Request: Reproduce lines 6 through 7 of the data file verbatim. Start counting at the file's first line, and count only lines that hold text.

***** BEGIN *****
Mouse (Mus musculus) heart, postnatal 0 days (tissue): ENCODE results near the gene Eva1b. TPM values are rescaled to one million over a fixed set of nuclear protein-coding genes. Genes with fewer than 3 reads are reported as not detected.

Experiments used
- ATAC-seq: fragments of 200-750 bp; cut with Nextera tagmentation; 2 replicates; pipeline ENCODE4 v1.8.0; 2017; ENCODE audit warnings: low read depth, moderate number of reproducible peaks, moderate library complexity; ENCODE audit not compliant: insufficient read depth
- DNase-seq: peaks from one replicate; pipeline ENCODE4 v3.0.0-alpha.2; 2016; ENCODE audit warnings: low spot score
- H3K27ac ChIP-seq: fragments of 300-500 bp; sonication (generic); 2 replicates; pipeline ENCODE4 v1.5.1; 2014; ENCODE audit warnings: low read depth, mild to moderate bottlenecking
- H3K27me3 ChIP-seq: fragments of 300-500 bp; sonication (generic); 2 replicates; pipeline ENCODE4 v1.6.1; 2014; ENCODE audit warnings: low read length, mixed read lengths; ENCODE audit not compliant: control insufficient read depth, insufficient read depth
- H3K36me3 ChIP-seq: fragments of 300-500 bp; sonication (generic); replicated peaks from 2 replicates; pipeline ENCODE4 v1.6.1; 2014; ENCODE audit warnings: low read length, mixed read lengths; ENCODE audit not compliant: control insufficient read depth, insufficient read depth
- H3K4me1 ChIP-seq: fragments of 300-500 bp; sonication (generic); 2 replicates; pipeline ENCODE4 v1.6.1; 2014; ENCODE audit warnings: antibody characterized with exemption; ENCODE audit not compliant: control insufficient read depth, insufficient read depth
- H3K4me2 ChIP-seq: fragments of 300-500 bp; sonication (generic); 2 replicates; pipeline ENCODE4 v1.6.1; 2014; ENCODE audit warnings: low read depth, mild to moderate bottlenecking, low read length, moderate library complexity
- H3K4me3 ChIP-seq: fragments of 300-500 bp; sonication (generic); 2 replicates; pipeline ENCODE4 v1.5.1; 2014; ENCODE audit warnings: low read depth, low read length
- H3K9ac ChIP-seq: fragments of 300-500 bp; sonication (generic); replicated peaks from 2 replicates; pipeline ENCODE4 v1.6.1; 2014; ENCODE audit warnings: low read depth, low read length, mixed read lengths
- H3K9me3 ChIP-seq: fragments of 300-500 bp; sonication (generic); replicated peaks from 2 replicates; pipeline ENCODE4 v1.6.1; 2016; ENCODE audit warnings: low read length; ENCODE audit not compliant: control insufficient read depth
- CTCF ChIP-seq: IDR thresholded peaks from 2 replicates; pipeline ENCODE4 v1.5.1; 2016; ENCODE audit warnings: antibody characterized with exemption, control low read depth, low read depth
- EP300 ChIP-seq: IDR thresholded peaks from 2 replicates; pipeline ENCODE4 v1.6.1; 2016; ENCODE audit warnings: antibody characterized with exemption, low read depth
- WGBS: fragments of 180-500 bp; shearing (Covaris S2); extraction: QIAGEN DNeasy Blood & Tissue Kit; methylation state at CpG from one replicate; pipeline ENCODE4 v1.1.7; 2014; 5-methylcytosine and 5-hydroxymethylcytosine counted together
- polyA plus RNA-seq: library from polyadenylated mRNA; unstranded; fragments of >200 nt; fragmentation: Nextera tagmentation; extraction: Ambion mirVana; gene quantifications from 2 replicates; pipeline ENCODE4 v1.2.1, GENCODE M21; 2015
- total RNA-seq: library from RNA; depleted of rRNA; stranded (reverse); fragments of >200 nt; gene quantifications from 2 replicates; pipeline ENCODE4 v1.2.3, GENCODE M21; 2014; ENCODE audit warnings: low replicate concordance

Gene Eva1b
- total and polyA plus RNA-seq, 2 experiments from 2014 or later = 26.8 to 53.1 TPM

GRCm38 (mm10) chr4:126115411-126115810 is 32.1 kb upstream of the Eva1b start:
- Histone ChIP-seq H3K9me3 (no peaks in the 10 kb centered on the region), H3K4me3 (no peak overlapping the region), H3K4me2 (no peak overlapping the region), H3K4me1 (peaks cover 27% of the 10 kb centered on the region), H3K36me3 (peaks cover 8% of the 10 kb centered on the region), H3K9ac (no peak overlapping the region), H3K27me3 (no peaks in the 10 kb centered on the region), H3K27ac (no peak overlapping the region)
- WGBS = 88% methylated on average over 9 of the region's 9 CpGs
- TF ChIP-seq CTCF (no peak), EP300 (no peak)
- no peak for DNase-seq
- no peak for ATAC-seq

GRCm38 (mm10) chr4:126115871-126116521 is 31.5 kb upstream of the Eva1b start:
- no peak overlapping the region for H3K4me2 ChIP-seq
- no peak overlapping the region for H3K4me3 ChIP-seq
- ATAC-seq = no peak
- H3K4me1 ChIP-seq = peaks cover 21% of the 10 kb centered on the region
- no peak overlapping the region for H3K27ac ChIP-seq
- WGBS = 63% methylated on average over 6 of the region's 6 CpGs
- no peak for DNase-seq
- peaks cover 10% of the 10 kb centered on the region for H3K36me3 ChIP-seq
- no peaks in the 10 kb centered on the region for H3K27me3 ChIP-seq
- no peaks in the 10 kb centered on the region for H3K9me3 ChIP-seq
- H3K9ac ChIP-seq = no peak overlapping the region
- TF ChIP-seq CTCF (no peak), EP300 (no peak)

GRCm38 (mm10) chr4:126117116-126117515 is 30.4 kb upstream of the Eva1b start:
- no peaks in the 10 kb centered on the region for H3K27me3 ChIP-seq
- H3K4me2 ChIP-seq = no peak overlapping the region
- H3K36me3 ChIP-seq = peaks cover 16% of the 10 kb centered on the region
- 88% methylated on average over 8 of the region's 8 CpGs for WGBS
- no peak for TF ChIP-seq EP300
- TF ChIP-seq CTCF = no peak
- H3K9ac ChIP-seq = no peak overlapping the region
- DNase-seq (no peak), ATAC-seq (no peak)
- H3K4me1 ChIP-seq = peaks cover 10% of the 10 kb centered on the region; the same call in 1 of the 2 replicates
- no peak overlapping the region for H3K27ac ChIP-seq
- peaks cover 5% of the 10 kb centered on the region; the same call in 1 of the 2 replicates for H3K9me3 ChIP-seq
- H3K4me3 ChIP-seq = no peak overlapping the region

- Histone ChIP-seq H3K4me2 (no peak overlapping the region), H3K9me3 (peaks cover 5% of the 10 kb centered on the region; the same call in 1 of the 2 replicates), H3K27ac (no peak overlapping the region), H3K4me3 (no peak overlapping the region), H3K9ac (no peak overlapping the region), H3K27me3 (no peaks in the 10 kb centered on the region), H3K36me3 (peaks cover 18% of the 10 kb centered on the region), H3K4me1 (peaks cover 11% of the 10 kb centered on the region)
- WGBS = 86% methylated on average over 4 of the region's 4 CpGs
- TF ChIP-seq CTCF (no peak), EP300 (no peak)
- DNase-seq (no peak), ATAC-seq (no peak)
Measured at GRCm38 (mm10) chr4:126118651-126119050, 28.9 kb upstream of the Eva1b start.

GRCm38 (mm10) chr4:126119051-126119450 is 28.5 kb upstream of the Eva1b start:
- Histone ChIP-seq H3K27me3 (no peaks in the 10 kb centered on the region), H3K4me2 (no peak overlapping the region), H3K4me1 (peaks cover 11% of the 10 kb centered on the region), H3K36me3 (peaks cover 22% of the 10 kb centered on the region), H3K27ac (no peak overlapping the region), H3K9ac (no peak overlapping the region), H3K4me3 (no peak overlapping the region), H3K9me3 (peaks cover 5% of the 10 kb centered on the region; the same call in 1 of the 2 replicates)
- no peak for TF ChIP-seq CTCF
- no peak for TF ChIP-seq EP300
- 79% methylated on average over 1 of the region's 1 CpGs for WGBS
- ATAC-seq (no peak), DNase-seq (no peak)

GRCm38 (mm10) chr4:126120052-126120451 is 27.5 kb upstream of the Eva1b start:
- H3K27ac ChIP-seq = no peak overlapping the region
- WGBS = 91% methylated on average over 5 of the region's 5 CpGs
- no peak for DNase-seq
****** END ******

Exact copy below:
- H3K27me3 ChIP-seq: fragments of 300-500 bp; sonication (generic); 2 replicates; pipeline ENCODE4 v1.6.1; 2014; ENCODE audit warnings: low read length, mixed read lengths; ENCODE audit not compliant: control insufficient read depth, insufficient read depth
- H3K36me3 ChIP-seq: fragments of 300-500 bp; sonication (generic); replicated peaks from 2 replicates; pipeline ENCODE4 v1.6.1; 2014; ENCODE audit warnings: low read length, mixed read lengths; ENCODE audit not compliant: control insufficient read depth, insufficient read depth